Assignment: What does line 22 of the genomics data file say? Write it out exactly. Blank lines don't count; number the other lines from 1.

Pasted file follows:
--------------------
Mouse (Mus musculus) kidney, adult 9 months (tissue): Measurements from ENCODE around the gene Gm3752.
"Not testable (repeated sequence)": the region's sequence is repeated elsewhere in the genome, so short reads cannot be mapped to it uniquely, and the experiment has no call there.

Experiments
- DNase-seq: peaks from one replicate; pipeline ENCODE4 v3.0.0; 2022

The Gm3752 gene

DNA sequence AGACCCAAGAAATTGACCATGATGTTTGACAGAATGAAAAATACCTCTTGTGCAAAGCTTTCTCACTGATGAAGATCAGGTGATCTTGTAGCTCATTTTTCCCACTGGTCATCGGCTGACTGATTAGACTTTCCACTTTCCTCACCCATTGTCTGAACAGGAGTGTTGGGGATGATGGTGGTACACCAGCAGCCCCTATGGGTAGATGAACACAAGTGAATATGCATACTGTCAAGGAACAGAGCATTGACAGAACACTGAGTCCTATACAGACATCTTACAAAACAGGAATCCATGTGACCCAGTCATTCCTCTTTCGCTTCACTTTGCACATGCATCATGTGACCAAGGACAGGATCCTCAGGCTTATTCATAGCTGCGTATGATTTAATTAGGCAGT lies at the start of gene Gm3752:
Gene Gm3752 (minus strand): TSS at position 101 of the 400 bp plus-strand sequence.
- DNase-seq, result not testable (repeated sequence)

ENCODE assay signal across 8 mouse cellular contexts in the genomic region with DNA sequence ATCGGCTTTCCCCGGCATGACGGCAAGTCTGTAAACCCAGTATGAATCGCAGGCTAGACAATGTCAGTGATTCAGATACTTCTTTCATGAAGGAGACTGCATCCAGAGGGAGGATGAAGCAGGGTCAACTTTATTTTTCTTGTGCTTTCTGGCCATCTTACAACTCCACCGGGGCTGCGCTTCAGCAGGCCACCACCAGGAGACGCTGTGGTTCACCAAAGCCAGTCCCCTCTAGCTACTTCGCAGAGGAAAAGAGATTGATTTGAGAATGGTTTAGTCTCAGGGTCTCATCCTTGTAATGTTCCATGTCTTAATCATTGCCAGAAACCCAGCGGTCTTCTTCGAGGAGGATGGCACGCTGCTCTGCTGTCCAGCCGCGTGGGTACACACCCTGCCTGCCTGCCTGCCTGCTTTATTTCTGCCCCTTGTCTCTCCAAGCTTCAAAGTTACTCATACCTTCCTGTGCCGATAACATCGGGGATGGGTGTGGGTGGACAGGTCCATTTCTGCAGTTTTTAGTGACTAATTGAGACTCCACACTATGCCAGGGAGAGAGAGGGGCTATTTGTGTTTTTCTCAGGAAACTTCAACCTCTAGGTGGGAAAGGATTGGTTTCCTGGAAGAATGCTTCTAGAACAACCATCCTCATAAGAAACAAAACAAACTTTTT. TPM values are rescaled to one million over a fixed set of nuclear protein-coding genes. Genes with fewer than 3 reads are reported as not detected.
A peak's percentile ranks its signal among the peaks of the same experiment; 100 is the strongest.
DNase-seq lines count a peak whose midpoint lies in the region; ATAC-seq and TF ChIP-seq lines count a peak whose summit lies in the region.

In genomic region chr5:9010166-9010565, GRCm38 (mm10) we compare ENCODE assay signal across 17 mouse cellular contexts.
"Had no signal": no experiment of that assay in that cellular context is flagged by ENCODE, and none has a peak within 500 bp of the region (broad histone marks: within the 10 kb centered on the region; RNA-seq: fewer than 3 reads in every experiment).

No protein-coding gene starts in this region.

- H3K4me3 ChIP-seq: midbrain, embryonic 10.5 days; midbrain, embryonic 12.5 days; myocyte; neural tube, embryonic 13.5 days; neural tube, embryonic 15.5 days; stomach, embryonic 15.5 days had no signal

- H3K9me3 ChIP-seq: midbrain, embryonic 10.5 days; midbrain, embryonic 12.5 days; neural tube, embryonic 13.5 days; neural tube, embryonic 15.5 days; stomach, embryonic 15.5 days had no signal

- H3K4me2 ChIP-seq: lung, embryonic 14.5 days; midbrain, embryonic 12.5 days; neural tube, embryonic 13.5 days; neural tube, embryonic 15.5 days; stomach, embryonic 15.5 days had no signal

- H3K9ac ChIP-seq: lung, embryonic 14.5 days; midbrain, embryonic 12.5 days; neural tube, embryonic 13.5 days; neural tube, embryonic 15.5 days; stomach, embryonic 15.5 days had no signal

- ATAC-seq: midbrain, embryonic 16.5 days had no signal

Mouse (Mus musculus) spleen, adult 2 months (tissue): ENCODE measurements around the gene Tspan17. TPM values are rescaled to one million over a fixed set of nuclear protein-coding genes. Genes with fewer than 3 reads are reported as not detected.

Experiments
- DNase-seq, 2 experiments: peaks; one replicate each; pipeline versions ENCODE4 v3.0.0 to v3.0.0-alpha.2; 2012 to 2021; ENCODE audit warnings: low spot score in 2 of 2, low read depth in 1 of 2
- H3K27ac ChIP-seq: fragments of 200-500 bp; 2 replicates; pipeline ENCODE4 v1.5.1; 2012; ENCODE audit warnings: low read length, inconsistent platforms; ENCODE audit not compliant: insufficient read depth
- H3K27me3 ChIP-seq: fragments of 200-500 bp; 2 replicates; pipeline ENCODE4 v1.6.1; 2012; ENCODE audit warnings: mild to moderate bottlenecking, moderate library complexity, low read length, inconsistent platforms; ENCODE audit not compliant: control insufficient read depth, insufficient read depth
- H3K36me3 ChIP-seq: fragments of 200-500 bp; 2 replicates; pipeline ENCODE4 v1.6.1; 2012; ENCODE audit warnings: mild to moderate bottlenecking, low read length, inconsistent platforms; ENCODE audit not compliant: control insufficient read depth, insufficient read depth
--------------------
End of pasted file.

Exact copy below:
- DNase-seq, 2 experiments: peaks; one replicate each; pipeline versions ENCODE4 v3.0.0 to v3.0.0-alpha.2; 2012 to 2021; ENCODE audit warnings: low spot score in 2 of 2, low read depth in 1 of 2